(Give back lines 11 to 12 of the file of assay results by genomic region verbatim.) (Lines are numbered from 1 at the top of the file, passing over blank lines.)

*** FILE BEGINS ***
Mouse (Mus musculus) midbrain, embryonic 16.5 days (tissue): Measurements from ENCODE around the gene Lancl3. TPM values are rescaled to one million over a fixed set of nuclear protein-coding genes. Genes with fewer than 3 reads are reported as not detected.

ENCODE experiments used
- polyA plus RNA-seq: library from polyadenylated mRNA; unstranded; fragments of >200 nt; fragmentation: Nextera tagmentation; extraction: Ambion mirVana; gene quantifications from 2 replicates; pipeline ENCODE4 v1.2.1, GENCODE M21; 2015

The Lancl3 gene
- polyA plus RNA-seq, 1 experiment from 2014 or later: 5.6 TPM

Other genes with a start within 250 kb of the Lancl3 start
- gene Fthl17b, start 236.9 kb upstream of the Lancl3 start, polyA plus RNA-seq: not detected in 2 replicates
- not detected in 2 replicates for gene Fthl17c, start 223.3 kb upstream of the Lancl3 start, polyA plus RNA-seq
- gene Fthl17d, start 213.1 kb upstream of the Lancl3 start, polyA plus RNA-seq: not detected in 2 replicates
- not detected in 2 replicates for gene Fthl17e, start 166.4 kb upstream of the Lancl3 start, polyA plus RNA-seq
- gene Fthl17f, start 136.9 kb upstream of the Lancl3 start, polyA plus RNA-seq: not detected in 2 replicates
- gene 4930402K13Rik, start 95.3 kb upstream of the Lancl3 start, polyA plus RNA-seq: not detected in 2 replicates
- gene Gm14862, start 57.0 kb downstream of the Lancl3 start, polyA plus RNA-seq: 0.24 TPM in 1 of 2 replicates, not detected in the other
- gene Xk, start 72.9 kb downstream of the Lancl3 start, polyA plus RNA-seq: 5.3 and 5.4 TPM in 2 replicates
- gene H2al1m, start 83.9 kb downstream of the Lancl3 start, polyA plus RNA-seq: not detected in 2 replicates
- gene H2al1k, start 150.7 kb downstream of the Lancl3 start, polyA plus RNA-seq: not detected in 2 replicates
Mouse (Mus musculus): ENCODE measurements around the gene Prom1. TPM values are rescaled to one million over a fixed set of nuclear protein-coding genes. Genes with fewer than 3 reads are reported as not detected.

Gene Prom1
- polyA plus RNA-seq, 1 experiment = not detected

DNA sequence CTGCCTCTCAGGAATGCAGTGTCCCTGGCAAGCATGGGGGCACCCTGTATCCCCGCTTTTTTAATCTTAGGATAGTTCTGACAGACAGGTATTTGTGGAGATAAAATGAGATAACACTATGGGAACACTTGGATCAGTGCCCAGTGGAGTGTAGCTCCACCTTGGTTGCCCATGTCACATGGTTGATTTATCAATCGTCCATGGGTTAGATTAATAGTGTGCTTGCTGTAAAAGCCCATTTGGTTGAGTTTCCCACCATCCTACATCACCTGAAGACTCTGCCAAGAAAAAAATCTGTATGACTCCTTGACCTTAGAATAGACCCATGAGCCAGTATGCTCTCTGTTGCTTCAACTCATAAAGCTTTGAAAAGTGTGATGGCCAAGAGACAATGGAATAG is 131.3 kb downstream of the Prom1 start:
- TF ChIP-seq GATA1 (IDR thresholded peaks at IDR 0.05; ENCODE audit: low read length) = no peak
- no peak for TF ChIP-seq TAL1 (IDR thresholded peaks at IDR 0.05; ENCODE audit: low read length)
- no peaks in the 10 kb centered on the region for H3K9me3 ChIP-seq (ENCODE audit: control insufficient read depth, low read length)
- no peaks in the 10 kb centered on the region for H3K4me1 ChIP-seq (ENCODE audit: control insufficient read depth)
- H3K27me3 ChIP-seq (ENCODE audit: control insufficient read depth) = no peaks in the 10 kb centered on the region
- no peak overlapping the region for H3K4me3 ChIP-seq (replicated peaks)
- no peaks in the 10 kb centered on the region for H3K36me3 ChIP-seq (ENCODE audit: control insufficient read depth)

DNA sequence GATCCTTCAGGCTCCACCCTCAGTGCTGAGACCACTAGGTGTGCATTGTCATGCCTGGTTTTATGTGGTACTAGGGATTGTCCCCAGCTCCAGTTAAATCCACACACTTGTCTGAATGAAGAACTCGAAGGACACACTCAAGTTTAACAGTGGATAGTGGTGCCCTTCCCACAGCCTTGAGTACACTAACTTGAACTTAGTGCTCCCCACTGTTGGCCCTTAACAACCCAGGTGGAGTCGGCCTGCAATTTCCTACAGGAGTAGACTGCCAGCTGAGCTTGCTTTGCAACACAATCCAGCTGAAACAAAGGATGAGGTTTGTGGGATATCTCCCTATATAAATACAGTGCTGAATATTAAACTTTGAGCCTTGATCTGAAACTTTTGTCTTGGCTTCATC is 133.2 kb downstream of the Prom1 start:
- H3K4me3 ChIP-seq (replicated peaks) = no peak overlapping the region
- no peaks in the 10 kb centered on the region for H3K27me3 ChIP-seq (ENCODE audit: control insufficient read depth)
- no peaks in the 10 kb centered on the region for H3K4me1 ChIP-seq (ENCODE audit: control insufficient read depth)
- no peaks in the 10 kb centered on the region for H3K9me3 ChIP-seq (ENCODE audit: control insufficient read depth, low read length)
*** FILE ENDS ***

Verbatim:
- gene Fthl17f, start 136.9 kb upstream of the Lancl3 start, polyA plus RNA-seq: not detected in 2 replicates
- gene 4930402K13Rik, start 95.3 kb upstream of the Lancl3 start, polyA plus RNA-seq: not detected in 2 replicates